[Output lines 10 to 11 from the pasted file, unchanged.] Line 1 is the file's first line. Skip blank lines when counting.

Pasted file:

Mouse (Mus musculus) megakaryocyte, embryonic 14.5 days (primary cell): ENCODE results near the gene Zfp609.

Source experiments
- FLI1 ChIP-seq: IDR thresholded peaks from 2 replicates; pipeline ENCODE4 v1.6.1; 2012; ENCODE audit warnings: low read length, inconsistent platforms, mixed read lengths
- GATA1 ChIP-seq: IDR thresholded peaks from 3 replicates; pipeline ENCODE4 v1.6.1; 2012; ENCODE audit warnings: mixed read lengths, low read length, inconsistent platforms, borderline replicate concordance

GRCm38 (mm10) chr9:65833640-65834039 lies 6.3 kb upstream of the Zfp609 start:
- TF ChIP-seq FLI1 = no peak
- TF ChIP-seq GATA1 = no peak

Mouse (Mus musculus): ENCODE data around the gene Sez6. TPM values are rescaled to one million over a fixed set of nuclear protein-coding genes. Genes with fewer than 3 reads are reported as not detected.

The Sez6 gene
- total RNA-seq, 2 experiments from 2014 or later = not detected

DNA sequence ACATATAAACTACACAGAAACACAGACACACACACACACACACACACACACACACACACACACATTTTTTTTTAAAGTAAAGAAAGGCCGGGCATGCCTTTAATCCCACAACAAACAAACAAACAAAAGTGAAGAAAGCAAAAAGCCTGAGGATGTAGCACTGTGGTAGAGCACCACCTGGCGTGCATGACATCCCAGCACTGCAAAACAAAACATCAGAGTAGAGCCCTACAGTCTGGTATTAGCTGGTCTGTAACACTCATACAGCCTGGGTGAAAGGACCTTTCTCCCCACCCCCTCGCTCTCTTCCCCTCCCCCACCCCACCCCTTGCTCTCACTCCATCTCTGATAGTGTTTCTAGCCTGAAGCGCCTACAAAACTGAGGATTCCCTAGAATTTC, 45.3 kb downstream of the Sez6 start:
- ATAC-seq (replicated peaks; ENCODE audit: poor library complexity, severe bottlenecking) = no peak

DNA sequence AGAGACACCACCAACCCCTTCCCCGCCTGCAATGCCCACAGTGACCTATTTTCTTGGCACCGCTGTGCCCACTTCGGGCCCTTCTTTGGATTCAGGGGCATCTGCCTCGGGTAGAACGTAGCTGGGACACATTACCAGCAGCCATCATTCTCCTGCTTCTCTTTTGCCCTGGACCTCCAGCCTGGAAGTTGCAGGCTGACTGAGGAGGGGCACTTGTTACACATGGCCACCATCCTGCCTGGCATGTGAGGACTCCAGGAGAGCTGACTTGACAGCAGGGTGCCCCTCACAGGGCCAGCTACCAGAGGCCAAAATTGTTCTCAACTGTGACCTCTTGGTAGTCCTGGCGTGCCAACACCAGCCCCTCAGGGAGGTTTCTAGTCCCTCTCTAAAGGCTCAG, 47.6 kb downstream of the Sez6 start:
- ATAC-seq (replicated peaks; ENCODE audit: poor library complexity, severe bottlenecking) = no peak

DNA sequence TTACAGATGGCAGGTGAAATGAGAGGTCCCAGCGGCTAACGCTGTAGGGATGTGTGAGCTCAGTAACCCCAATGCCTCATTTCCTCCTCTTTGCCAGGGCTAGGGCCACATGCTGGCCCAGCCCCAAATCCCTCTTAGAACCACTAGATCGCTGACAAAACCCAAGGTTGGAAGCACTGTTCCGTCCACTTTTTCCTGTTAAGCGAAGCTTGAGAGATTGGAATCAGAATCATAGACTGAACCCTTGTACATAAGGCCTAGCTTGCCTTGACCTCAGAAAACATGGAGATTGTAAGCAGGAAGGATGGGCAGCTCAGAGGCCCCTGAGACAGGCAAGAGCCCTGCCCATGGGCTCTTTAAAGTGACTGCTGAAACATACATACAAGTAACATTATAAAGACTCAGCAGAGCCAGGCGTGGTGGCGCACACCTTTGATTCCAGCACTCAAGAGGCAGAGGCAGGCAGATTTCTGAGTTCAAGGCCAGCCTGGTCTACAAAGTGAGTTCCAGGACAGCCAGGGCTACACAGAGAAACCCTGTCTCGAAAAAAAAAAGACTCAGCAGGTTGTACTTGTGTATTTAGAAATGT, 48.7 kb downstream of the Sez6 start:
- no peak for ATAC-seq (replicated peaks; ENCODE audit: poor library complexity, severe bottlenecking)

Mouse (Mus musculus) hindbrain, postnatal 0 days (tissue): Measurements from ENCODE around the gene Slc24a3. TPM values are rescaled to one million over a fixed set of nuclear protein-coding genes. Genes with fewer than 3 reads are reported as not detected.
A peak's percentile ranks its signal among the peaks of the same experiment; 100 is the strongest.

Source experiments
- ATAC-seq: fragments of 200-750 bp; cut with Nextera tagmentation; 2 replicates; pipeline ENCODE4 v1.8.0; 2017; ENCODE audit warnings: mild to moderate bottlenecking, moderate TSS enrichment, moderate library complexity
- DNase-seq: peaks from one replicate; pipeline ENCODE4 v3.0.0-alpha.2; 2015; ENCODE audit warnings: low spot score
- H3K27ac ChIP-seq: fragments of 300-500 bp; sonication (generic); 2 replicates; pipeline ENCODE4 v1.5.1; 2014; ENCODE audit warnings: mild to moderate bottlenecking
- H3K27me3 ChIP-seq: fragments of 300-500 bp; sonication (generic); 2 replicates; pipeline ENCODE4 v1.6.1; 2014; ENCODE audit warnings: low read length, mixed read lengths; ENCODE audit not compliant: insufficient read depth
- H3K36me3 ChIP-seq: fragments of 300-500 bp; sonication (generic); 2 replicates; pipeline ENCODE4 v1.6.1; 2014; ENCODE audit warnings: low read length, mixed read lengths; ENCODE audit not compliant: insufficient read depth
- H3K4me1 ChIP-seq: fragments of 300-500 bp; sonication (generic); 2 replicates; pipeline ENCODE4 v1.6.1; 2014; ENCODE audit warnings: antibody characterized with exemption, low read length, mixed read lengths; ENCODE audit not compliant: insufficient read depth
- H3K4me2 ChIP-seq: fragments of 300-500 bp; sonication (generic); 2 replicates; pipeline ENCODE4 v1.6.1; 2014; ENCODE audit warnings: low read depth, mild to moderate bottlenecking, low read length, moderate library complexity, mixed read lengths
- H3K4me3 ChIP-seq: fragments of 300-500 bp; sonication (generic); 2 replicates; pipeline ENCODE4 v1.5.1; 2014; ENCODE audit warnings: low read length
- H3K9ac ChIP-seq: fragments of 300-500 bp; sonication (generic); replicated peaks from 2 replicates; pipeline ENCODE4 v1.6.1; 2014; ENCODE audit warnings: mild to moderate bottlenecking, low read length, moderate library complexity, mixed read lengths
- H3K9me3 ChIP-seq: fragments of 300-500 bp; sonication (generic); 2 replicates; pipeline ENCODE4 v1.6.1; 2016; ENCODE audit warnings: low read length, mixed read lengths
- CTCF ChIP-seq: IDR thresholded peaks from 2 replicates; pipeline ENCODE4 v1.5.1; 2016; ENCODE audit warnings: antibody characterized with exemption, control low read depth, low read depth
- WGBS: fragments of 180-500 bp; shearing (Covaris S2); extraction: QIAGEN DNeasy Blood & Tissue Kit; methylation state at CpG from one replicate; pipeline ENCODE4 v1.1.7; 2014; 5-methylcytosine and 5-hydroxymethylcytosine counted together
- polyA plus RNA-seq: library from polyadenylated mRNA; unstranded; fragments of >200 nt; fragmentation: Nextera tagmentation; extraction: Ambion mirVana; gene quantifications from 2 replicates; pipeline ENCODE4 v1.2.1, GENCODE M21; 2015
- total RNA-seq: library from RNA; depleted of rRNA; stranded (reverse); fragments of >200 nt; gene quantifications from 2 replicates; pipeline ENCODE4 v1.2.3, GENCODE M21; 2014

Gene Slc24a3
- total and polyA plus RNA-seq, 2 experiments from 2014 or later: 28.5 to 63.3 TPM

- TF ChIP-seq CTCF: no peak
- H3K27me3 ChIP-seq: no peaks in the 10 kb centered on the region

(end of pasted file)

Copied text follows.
- total RNA-seq, 2 experiments from 2014 or later = not detected

DNA sequence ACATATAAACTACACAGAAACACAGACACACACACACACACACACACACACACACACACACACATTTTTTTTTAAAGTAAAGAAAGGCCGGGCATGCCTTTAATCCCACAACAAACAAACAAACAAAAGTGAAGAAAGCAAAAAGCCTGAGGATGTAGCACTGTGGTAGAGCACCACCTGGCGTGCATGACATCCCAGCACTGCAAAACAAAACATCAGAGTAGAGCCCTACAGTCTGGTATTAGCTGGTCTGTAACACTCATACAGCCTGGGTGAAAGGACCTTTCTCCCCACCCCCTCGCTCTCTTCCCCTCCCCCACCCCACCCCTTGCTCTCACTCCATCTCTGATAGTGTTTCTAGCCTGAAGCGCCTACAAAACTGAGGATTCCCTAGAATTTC, 45.3 kb downstream of the Sez6 start: